One of the hardest wins in my Jiu-Jitsu career was in the finals of a small tournament in New York. A few hundred bucks were on the line, but the prize money wasn’t even going to cover half of what I’d spent traveling to the tournament.
I was losing money by competing. I was there solely for pride, experience, and because I wanted to test myself and against some good competition.
At the beginning of the match, I took a 2–0 lead, but I got caught in a choke moments later. I spent several minutes stuck in the choke, gasping for air, moving desperately to escape, and frolicking like I was being drowned.
I basically was. My dreams basically were.
I fought like hell because that win meant everything to me. I wanted to prove that I could hang in high-level Jiu-Jitsu, and to get there I had to level up by winning smaller competitions. I was willing to get to put to sleep to build momentum.
I didn't know that momentum was what I was after, I just knew that winning felt good. Winning feels good because it creates dopamine in the brain, and this leads to momentum.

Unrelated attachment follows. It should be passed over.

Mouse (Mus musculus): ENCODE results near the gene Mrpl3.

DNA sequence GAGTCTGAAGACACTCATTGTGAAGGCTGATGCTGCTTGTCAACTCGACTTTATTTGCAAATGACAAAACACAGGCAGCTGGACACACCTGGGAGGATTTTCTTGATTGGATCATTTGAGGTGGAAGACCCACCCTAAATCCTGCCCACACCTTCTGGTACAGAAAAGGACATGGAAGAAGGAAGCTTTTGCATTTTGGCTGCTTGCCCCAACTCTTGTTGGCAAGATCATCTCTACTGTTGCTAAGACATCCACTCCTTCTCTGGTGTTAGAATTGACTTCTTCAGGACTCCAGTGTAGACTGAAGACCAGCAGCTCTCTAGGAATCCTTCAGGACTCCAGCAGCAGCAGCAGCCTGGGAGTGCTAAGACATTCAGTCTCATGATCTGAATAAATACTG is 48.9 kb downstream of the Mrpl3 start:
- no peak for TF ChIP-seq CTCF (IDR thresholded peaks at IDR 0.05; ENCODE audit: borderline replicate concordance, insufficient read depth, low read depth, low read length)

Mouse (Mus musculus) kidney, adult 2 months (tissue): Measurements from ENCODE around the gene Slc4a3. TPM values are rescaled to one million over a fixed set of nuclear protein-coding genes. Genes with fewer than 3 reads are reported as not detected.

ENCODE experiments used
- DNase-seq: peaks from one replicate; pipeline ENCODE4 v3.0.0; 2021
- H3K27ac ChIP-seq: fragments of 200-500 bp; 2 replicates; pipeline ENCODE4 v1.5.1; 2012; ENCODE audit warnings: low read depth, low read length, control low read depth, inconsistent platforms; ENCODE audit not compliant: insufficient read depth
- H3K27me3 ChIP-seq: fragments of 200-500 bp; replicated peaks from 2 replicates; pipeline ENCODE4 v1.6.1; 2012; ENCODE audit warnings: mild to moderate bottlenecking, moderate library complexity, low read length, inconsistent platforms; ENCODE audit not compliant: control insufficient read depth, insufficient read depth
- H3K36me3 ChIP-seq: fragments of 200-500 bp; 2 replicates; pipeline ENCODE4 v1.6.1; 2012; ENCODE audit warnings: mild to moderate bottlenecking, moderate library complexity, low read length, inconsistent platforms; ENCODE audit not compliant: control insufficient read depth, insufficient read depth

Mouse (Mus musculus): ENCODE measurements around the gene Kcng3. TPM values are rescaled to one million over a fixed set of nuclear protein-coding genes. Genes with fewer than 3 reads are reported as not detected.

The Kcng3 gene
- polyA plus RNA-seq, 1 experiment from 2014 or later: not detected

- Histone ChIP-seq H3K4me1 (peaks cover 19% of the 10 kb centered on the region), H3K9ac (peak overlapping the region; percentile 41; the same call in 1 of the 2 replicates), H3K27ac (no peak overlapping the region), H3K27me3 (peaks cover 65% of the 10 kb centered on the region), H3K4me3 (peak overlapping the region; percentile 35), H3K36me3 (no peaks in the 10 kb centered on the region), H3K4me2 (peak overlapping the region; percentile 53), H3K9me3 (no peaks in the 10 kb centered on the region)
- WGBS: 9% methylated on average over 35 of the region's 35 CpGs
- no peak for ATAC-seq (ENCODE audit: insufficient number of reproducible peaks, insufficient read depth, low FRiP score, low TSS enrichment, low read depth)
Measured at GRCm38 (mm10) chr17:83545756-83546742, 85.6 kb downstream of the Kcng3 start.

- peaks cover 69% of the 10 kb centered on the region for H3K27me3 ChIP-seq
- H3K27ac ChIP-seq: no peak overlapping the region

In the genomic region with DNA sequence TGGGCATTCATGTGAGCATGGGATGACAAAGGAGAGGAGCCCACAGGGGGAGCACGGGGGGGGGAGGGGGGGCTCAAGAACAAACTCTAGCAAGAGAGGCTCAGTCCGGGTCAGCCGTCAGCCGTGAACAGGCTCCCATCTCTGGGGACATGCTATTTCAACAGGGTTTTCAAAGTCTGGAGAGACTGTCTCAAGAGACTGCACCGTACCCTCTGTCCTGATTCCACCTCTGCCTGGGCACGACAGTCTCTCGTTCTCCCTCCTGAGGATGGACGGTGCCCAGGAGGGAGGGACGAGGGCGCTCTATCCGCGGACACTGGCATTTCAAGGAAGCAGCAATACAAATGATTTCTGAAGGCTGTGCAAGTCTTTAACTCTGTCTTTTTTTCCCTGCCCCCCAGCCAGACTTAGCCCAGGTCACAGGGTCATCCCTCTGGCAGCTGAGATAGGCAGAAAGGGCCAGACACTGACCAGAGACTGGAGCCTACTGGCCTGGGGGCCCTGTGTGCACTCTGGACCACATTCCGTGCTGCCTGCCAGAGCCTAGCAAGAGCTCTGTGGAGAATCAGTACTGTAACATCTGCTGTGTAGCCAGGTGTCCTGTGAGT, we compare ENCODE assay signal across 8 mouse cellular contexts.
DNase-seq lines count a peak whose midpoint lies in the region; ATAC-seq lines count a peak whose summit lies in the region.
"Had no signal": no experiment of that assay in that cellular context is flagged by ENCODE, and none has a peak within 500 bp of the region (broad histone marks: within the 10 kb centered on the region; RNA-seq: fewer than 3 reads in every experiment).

In my tournament, I somehow got out of that choke and ended up winning the match and the tournament. No one was watching, except my mom, who’d come with me on the trip. Even the referee looked away for a few moments during the match.
That win meant nothing to them, but to me, it was crucial. It gave me the confidence to put myself out there and get my next win. This created a snowball effect that took me from an insecure kid to a fairly confident adult over several years.
The caveat is that my progress wasn’t linear. Yours won’t be either. That’s okay.
Today, I can finally call myself a professional athlete and a professional writer.
If I quit writing tomorrow, I could live off of Jiu-Jitsu. If I quit Jiu-Jitsu tomorrow, I could live off of writing. I can do both at a fairly high level, and I don’t think that either one is holding me back from success in the other.